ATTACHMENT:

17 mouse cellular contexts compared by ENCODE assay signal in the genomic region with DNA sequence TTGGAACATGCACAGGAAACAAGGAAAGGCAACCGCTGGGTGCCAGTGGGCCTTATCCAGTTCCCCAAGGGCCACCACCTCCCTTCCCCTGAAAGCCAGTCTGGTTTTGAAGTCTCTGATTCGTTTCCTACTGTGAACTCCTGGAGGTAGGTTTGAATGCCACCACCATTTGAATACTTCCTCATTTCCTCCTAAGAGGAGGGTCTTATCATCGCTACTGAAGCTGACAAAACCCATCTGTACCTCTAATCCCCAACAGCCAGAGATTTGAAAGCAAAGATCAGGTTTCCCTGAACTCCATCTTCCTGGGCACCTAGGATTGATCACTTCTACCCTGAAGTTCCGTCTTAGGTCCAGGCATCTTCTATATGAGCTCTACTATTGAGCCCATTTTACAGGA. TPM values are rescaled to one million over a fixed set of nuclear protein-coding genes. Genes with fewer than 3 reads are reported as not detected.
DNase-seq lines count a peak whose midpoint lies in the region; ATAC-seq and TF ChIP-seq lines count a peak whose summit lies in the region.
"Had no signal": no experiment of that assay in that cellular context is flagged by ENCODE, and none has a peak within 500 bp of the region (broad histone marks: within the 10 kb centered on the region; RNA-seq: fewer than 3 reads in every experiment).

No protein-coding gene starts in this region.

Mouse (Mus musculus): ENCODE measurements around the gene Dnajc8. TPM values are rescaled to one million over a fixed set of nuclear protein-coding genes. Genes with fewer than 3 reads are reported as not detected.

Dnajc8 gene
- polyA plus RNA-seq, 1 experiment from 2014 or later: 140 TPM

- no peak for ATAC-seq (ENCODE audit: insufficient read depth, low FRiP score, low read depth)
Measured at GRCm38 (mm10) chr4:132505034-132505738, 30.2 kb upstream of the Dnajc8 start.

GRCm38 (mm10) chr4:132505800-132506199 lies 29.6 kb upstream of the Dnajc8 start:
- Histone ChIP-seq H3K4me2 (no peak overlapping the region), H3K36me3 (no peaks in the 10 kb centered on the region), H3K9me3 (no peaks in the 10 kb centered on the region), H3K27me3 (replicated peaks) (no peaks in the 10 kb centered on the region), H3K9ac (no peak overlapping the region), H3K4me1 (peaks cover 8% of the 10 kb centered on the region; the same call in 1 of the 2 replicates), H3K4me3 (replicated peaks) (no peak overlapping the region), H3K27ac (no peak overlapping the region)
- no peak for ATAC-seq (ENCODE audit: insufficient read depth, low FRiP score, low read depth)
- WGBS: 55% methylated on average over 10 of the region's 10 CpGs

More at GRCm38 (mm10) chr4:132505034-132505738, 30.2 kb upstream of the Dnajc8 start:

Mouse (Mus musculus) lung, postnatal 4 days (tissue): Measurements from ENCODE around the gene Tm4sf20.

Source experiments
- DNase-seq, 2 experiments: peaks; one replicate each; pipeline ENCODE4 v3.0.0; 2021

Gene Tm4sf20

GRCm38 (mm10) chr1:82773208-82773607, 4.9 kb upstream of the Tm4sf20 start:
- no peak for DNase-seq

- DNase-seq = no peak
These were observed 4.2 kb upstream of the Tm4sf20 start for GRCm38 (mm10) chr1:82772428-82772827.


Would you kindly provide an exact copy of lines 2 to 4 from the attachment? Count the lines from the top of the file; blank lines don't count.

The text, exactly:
DNase-seq lines count a peak whose midpoint lies in the region; ATAC-seq and TF ChIP-seq lines count a peak whose summit lies in the region.
"Had no signal": no experiment of that assay in that cellular context is flagged by ENCODE, and none has a peak within 500 bp of the region (broad histone marks: within the 10 kb centered on the region; RNA-seq: fewer than 3 reads in every experiment).

No protein-coding gene starts in this region.